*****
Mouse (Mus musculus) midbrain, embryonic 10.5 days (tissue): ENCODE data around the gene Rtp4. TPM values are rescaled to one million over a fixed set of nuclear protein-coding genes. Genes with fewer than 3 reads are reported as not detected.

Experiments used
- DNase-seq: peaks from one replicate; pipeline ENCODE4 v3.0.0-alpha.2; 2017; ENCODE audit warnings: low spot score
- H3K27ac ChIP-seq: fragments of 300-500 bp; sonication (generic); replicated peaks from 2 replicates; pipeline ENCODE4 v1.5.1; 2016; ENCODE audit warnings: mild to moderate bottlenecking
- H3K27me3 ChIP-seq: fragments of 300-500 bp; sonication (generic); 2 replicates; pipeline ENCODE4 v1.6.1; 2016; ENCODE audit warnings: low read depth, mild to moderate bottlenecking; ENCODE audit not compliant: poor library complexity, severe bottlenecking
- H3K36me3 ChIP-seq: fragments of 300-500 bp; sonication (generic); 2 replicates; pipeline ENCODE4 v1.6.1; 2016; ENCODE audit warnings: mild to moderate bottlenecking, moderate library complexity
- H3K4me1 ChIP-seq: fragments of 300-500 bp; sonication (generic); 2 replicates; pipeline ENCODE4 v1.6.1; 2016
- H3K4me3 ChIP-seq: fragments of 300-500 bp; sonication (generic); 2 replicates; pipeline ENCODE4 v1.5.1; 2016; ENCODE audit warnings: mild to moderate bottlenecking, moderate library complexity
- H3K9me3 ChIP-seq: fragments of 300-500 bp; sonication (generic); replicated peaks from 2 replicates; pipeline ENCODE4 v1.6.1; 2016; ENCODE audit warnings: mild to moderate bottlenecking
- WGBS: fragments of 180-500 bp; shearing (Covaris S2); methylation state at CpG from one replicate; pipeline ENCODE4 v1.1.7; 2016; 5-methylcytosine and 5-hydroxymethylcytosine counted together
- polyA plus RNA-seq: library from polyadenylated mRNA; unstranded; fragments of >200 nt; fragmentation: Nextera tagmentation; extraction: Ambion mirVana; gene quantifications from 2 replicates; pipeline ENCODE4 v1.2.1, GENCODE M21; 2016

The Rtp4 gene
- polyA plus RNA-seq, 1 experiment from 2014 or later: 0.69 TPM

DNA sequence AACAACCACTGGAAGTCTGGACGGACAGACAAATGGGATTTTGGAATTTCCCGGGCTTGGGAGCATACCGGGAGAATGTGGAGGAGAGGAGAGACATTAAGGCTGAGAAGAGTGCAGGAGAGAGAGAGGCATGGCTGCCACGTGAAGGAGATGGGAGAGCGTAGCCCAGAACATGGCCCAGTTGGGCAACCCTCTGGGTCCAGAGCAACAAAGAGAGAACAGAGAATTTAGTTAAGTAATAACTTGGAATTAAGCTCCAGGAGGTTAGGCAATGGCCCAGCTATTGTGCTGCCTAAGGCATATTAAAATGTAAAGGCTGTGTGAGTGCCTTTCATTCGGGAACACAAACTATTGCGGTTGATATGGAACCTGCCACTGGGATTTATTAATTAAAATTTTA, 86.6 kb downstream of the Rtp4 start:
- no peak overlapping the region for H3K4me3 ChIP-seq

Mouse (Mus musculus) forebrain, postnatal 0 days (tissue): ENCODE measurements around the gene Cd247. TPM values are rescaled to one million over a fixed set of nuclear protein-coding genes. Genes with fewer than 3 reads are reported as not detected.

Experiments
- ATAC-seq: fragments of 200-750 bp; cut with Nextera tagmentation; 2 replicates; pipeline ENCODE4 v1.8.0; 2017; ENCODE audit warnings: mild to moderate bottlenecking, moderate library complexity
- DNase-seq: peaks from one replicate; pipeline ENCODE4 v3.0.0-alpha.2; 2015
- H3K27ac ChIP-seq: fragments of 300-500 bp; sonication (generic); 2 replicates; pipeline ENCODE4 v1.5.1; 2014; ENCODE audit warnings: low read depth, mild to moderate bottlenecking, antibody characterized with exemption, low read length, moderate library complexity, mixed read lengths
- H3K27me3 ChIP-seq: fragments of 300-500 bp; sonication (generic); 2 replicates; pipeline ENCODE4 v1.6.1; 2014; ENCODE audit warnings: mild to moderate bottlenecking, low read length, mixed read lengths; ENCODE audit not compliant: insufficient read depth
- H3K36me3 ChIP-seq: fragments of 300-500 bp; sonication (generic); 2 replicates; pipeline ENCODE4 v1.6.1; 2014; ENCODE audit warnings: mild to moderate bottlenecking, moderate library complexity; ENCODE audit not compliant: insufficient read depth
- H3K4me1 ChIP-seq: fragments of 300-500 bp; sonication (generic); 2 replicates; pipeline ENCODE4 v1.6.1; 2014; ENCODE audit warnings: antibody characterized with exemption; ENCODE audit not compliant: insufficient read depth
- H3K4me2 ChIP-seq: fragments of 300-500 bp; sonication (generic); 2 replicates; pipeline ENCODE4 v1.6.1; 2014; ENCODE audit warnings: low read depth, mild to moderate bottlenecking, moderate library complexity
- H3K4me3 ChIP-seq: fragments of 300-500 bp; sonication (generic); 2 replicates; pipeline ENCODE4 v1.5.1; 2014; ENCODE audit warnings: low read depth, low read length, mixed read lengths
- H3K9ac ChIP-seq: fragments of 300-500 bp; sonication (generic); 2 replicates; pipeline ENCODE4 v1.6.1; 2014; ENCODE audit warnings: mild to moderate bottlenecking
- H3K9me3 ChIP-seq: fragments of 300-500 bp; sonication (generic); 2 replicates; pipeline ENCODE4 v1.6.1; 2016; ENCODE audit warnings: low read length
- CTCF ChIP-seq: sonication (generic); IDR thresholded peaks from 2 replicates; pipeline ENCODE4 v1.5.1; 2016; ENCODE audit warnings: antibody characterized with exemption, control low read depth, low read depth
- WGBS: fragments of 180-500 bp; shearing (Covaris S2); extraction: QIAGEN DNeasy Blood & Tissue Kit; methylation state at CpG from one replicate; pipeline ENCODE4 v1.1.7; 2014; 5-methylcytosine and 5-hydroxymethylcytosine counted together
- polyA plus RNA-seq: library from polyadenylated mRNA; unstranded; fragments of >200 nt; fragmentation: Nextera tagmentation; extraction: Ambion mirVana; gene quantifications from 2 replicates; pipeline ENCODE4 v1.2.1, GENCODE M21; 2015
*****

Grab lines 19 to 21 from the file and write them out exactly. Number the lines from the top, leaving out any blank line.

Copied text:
- DNase-seq: peaks from one replicate; pipeline ENCODE4 v3.0.0-alpha.2; 2015
- H3K27ac ChIP-seq: fragments of 300-500 bp; sonication (generic); 2 replicates; pipeline ENCODE4 v1.5.1; 2014; ENCODE audit warnings: low read depth, mild to moderate bottlenecking, antibody characterized with exemption, low read length, moderate library complexity, mixed read lengths
- H3K27me3 ChIP-seq: fragments of 300-500 bp; sonication (generic); 2 replicates; pipeline ENCODE4 v1.6.1; 2014; ENCODE audit warnings: mild to moderate bottlenecking, low read length, mixed read lengths; ENCODE audit not compliant: insufficient read depth